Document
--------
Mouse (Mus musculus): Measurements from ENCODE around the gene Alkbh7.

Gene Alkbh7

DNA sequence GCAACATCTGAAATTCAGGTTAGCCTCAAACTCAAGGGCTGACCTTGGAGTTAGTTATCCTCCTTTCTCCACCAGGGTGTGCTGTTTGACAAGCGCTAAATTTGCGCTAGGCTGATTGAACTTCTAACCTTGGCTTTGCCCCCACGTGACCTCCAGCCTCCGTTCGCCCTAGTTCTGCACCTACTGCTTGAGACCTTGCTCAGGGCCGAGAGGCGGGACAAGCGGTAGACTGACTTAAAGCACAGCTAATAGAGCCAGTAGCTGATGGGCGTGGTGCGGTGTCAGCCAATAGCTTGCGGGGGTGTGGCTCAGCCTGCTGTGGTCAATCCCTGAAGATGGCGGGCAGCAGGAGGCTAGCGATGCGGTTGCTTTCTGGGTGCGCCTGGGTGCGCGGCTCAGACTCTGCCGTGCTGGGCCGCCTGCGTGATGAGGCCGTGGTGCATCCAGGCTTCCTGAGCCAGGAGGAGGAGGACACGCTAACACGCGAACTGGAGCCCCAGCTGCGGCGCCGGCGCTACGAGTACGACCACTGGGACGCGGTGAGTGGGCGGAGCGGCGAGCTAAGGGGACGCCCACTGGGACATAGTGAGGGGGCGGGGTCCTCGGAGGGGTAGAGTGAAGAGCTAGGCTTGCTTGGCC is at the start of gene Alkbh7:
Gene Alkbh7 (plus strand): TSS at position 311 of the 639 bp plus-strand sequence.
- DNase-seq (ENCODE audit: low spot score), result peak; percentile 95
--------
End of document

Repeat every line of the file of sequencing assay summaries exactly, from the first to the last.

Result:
Mouse (Mus musculus): Measurements from ENCODE around the gene Alkbh7.

Gene Alkbh7

DNA sequence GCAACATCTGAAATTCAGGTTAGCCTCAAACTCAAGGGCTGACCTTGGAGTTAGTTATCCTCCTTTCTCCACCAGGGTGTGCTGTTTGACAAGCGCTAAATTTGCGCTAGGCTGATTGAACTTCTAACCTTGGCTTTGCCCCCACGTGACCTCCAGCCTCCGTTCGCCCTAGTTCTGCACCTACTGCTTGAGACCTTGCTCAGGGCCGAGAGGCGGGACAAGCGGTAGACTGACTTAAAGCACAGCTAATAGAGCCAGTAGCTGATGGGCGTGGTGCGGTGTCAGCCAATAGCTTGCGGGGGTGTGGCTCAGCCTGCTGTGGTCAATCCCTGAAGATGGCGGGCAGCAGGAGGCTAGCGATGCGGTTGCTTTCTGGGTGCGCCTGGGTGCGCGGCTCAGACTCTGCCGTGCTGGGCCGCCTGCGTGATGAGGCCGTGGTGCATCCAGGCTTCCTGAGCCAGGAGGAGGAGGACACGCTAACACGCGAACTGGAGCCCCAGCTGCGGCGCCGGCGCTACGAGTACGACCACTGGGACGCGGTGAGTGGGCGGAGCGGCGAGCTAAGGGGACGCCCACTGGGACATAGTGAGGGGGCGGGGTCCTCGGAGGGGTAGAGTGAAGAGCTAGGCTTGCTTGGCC is at the start of gene Alkbh7:
Gene Alkbh7 (plus strand): TSS at position 311 of the 639 bp plus-strand sequence.
- DNase-seq (ENCODE audit: low spot score), result peak; percentile 95